Dr. Montgomery’s Top Five Study Tips for Successful Students
This may be your first year of college and you want to get a great start to the next four (or five) years of your life. Maybe you’re going into your second year and you realize that you need to re-evaluate what worked and didn’t work last year. This might even be your third year and you’re rapidly realizing that you need that internship and your current grades aren’t cutting it. And if this is your fourth year? Well, I don’t know if I can help you, but give it the “old college try” anyway! Your future employers might be impressed by your sudden academic up-swing.
Study Tip #1: Office Hours Rock!
In my experience, college students sort themselves out very quickly between the first and second exams. There are those that intuitively get the material, those that just need to spend more time studying, and those that really need help. In this last group I often find my favorite students: the ones that come to my office!
Oh, I love those students. I get to know them a little better, I get to figure out how they think, and they make me a better teacher.
I know I am not the only professor that gives away little nuggets of information that might just show up on the exam. Your professor is the one writing the exam, so why not pick his or her brain about the subjects that you are learning. Many times I will re-focus a student’s attention away from the minute details and into the big picture and inevitably these are the things that I will choose to test them on.
Study Tip #2: Read Over Notes Before Class (and Ask a Question)
I used to worry all of the time about why my students weren’t asking questions in class: did that mean the material was too simplistic or did it mean it was way over their heads? When I think back on my time as an undergraduate, I never asked questions in class either. It wasn’t because I didn’t have any, but I needed time to process the material.
So don’t let your professors make you feel like you have to ask the intelligent questions in class; most of them probably didn’t do it either! What does seem to work really well, though, is to look over the notes from the last lecture period (or more) and formulate a question to ask at the beginning of class.
By asking a question at the beginning of class, you will get a review of the material and won’t feel the pressure of having to come up with one in the middle of the snap to your squad. (Yes, I know that’s what you were doing!)
Study Tip #3: Rewrite Your Notes (and Soon!)
I have noticed that my most successful students will eventually figure out that they will not remember what their quick notes meant after a few days (and long nights) have passed. Certainly no one remembers their shorthand if a week or more has gone by.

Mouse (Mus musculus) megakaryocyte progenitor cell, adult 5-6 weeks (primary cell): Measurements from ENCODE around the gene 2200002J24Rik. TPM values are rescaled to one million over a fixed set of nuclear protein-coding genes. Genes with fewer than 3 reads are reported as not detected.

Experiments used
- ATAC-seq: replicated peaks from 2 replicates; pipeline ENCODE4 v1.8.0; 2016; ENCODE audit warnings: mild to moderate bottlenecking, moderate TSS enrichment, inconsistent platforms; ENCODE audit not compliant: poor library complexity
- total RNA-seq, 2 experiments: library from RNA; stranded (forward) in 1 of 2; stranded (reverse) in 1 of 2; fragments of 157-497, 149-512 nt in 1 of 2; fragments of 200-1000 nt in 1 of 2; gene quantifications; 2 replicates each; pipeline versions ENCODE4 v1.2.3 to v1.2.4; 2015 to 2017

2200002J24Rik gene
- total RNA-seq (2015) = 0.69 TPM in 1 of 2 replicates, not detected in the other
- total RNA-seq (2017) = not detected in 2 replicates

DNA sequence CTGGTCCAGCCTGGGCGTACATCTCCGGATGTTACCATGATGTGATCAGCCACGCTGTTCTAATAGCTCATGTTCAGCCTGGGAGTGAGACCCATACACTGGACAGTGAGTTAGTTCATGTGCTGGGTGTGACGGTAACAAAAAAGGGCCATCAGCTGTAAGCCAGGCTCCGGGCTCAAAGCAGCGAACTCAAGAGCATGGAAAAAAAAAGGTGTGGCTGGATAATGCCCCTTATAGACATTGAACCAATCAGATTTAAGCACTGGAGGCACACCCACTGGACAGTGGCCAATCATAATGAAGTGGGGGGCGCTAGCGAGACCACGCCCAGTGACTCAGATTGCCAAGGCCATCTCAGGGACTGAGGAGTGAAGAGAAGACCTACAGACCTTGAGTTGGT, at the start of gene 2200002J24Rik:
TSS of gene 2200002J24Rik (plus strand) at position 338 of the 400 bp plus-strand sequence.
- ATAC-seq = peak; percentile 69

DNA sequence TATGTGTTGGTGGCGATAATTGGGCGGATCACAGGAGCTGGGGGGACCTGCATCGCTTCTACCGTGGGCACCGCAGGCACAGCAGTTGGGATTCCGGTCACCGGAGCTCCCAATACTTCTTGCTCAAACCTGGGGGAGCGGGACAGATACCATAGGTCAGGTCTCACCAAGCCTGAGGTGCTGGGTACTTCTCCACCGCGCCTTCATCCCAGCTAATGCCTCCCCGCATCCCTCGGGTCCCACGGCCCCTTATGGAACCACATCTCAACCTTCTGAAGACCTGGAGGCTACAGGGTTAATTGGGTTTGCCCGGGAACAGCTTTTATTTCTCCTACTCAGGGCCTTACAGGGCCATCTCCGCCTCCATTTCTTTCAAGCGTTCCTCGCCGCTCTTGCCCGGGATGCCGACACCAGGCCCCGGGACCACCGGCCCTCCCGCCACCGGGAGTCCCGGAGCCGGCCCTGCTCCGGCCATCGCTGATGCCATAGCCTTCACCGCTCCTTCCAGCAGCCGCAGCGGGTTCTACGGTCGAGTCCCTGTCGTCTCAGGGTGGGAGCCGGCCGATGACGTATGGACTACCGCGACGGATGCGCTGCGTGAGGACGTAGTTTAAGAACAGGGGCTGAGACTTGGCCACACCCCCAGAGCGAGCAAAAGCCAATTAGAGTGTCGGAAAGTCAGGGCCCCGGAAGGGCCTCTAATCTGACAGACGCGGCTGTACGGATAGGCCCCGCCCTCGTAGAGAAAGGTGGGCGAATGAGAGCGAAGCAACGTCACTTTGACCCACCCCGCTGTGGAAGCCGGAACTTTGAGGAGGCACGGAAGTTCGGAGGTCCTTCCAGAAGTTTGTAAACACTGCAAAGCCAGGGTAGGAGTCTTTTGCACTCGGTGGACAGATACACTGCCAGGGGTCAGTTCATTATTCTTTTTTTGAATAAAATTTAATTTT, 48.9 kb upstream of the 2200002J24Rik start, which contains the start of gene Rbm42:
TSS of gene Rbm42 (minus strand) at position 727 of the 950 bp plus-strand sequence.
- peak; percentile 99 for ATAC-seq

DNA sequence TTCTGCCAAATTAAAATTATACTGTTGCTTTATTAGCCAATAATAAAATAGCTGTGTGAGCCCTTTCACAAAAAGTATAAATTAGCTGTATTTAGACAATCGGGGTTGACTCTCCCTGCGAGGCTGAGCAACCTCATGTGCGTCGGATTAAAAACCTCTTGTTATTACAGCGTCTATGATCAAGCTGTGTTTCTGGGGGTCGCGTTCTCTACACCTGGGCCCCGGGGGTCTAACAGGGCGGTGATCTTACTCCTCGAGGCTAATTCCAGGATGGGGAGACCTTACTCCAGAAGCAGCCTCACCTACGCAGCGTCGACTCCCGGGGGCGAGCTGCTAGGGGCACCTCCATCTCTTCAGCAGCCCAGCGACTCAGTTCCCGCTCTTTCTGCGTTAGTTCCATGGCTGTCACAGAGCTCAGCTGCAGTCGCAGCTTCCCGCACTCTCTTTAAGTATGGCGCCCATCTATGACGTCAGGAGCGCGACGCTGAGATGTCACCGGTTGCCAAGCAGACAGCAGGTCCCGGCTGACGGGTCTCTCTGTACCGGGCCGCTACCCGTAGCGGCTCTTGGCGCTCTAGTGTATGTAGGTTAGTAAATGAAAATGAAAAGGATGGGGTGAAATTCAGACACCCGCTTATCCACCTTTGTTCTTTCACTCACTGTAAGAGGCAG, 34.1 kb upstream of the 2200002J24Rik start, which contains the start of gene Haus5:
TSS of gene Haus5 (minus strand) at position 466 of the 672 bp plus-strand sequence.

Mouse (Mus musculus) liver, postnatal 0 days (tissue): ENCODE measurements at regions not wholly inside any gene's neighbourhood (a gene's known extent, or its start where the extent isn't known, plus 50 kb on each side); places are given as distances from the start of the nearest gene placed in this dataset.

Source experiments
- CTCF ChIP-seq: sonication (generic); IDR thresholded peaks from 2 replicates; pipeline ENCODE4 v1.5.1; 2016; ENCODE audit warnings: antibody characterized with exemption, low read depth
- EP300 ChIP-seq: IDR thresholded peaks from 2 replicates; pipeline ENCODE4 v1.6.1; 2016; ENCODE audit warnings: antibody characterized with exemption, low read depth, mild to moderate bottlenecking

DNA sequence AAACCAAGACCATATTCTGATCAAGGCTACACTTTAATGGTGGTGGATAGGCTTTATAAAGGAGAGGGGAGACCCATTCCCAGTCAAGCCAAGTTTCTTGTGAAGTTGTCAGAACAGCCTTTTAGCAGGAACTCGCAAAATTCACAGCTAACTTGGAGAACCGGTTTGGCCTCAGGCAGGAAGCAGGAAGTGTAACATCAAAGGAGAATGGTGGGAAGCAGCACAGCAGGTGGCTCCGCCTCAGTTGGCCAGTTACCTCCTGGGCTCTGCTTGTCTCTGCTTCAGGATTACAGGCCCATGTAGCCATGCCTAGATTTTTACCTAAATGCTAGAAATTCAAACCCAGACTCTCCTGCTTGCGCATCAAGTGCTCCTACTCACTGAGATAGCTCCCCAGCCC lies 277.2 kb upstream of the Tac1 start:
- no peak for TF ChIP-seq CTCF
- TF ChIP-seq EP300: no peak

Taking an hour or so to rewrite the notes you took in your classes every few lectures will help you sort out your shorthand, give you a chance to figure out what still makes sense and what content has lost its meaning since the original lecture, and many students learn better during a physical activity and rewriting notes is a physical activity that can help connect the dots.
Study Tip #4: Limit the Distractions
One evening I was working on some slides for class but I was also half watching TV and listening to my kids play with their dolls. As I was giving my lecture the next day, the students started giggling. I didn’t think I had made a joke but one of the students in the front row pointed out what was funny: my Powerpoint slide about milk quality included one line about how Barbie wanted some tea and another line about which dancer should have been cut from the show.
Our brains can only truly focus on a limited number of things at once. If you find yourself checking your email three times in two minutes, maybe it is time for a break. Turn off the phone, shut down the computer, and put on some instrumental music if you can’t stand your roommate chewing his fingernails. Well, you know what I mean.
Study Tip #5: Go to Class (Really?!)
As silly as it sounds, attending lecture (and lab) is the best way to excel in a field of study. I have students that will attend class sporadically and still do well on the exams because they have good short-term memories or they have excellent test-taking skills.
But one thing you have to realize is that many of your courses are going to build on each other.
The short-term retention might get you through one class but the next professor is going to have certain expectations of you. Spending time listening to your professor is going to give you a clue as to how a professional in your field of study thinks. A Petroleum Engineer teaches his students how to think like a badass oil baron, a history teacher shows her students how to look at things as a historian would, and so on. Just being there when the information is given makes a world of difference.